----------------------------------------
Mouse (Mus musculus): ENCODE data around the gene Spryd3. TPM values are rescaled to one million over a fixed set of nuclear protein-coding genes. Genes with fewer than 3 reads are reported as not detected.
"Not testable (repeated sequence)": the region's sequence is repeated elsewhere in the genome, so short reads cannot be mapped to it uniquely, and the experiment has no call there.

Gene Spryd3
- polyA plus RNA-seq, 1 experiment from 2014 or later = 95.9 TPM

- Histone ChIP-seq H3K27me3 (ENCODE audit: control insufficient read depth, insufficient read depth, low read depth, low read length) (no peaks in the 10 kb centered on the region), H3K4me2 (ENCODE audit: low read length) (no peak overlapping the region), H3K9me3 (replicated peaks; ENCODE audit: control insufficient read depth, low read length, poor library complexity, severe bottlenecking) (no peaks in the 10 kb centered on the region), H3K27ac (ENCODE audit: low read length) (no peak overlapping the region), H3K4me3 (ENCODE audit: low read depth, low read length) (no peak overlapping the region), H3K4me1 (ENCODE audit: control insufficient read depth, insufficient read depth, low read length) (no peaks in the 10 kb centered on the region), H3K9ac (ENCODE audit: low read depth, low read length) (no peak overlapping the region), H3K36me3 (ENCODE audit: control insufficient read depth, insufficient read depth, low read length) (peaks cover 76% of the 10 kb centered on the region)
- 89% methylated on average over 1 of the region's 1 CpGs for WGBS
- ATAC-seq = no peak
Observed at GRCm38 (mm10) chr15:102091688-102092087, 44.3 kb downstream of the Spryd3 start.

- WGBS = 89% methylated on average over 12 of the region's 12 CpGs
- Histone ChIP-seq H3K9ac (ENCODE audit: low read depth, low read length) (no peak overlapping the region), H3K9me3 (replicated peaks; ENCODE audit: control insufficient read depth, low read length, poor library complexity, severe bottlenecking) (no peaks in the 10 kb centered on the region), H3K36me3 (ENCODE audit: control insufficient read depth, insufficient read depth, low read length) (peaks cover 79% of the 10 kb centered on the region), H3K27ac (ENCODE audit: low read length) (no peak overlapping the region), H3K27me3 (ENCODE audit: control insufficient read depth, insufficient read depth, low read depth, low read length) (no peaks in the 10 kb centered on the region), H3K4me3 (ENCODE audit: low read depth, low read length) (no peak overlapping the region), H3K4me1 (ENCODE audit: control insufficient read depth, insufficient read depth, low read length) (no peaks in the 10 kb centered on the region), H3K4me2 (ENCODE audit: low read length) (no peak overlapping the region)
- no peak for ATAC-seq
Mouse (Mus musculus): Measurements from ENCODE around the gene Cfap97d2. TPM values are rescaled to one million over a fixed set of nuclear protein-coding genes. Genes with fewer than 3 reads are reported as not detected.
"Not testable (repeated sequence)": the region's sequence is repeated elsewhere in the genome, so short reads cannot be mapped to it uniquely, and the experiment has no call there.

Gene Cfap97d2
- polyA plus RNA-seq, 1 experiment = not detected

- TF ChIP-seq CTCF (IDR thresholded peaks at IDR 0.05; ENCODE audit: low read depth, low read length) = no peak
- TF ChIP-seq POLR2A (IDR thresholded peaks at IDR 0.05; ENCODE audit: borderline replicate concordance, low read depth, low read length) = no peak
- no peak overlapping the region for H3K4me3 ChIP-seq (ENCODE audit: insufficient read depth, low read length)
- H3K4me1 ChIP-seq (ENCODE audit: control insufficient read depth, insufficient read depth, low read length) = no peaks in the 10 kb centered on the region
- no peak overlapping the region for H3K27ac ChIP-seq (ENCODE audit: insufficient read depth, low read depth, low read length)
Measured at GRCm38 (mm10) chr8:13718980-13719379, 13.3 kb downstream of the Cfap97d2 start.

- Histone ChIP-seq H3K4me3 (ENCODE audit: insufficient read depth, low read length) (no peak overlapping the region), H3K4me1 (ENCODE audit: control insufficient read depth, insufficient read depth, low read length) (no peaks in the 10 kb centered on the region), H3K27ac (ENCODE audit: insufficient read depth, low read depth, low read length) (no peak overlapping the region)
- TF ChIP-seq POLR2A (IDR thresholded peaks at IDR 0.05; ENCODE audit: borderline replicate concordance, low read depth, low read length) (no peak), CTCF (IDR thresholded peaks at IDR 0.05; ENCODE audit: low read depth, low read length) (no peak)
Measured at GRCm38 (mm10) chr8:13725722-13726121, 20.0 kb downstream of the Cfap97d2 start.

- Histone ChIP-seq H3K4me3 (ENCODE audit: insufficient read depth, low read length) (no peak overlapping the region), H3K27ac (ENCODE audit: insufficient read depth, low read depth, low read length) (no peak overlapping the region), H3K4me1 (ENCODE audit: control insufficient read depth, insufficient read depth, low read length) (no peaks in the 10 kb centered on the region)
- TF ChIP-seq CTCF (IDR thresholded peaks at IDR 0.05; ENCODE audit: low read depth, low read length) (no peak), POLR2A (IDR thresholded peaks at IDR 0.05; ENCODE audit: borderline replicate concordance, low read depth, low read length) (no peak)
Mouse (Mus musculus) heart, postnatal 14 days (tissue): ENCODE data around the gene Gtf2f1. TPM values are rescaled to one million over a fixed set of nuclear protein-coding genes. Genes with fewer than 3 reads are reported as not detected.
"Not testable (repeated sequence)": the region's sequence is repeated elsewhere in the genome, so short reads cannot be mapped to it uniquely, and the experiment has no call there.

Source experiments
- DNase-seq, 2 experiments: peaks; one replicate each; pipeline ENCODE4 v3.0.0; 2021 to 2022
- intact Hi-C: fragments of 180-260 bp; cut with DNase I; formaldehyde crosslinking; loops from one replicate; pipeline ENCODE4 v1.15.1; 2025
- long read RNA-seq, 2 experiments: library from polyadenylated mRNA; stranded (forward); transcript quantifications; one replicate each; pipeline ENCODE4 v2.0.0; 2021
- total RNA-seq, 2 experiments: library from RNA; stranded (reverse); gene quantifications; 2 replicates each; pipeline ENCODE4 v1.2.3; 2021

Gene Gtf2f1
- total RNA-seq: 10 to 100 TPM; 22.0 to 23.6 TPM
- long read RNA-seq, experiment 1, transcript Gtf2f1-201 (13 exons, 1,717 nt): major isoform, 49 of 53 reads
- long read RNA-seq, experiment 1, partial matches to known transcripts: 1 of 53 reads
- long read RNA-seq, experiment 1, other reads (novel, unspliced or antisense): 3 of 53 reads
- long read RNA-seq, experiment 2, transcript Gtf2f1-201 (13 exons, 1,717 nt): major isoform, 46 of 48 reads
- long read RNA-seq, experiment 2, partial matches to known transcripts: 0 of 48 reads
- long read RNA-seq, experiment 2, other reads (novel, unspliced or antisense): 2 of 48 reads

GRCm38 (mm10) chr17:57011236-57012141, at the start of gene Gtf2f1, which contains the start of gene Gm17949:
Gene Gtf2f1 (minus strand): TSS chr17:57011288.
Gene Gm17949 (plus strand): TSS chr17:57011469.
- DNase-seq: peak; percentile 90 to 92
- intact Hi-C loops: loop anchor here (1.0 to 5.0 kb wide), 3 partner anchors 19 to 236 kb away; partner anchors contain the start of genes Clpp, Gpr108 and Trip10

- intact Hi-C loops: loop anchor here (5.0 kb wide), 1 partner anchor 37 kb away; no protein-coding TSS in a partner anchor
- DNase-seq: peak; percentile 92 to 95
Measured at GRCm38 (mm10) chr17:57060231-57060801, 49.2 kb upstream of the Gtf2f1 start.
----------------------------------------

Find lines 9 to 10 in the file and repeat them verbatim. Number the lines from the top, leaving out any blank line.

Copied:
- WGBS = 89% methylated on average over 12 of the region's 12 CpGs
- Histone ChIP-seq H3K9ac (ENCODE audit: low read depth, low read length) (no peak overlapping the region), H3K9me3 (replicated peaks; ENCODE audit: control insufficient read depth, low read length, poor library complexity, severe bottlenecking) (no peaks in the 10 kb centered on the region), H3K36me3 (ENCODE audit: control insufficient read depth, insufficient read depth, low read length) (peaks cover 79% of the 10 kb centered on the region), H3K27ac (ENCODE audit: low read length) (no peak overlapping the region), H3K27me3 (ENCODE audit: control insufficient read depth, insufficient read depth, low read depth, low read length) (no peaks in the 10 kb centered on the region), H3K4me3 (ENCODE audit: low read depth, low read length) (no peak overlapping the region), H3K4me1 (ENCODE audit: control insufficient read depth, insufficient read depth, low read length) (no peaks in the 10 kb centered on the region), H3K4me2 (ENCODE audit: low read length) (no peak overlapping the region)